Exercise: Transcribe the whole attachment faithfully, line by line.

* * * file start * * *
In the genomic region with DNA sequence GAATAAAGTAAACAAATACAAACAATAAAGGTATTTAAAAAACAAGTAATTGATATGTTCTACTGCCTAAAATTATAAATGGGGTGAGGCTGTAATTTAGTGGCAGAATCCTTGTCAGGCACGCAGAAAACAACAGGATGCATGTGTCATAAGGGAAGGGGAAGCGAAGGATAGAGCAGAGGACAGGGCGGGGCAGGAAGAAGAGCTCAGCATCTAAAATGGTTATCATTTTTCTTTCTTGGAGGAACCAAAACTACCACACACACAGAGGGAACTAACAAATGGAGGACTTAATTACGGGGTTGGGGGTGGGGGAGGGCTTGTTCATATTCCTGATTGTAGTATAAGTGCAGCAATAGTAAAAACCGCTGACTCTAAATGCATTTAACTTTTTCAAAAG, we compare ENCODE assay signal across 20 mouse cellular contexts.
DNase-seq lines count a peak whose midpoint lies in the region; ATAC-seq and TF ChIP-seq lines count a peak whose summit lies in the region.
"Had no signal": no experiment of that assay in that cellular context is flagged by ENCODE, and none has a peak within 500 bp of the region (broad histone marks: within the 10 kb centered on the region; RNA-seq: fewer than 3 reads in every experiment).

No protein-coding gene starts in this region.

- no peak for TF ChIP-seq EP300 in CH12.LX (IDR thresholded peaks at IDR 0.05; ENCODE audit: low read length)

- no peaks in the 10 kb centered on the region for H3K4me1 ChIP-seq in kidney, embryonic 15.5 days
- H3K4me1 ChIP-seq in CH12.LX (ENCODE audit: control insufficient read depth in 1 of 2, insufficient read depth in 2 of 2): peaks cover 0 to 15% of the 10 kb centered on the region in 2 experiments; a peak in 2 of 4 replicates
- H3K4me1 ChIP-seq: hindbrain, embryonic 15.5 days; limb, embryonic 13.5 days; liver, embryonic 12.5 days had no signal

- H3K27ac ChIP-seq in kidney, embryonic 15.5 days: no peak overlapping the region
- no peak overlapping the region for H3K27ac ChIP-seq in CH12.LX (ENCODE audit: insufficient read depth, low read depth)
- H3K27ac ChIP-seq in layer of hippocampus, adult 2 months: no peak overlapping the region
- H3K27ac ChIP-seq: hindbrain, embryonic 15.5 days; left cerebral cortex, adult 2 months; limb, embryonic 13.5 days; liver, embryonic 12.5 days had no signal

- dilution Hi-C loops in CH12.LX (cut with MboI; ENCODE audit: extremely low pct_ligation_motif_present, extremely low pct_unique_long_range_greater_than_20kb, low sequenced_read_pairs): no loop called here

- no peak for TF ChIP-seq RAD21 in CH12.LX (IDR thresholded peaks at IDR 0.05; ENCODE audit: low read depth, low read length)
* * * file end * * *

In the genomic region with DNA sequence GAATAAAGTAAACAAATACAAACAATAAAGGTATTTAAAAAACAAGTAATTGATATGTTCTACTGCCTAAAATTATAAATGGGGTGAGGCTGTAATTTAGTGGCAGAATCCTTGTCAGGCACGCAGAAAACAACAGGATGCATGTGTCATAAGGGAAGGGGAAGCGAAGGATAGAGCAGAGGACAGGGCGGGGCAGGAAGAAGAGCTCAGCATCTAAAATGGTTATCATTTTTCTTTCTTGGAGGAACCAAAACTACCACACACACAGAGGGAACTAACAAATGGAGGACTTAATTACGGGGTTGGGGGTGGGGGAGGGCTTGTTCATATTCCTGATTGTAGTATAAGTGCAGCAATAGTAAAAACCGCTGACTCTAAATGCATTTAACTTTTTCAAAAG, we compare ENCODE assay signal across 20 mouse cellular contexts.
DNase-seq lines count a peak whose midpoint lies in the region; ATAC-seq and TF ChIP-seq lines count a peak whose summit lies in the region.
"Had no signal": no experiment of that assay in that cellular context is flagged by ENCODE, and none has a peak within 500 bp of the region (broad histone marks: within the 10 kb centered on the region; RNA-seq: fewer than 3 reads in every experiment).

No protein-coding gene starts in this region.

- no peak for TF ChIP-seq EP300 in CH12.LX (IDR thresholded peaks at IDR 0.05; ENCODE audit: low read length)

- no peaks in the 10 kb centered on the region for H3K4me1 ChIP-seq in kidney, embryonic 15.5 days
- H3K4me1 ChIP-seq in CH12.LX (ENCODE audit: control insufficient read depth in 1 of 2, insufficient read depth in 2 of 2): peaks cover 0 to 15% of the 10 kb centered on the region in 2 experiments; a peak in 2 of 4 replicates
- H3K4me1 ChIP-seq: hindbrain, embryonic 15.5 days; limb, embryonic 13.5 days; liver, embryonic 12.5 days had no signal

- H3K27ac ChIP-seq in kidney, embryonic 15.5 days: no peak overlapping the region
- no peak overlapping the region for H3K27ac ChIP-seq in CH12.LX (ENCODE audit: insufficient read depth, low read depth)
- H3K27ac ChIP-seq in layer of hippocampus, adult 2 months: no peak overlapping the region
- H3K27ac ChIP-seq: hindbrain, embryonic 15.5 days; left cerebral cortex, adult 2 months; limb, embryonic 13.5 days; liver, embryonic 12.5 days had no signal

- dilution Hi-C loops in CH12.LX (cut with MboI; ENCODE audit: extremely low pct_ligation_motif_present, extremely low pct_unique_long_range_greater_than_20kb, low sequenced_read_pairs): no loop called here

- no peak for TF ChIP-seq RAD21 in CH12.LX (IDR thresholded peaks at IDR 0.05; ENCODE audit: low read depth, low read length)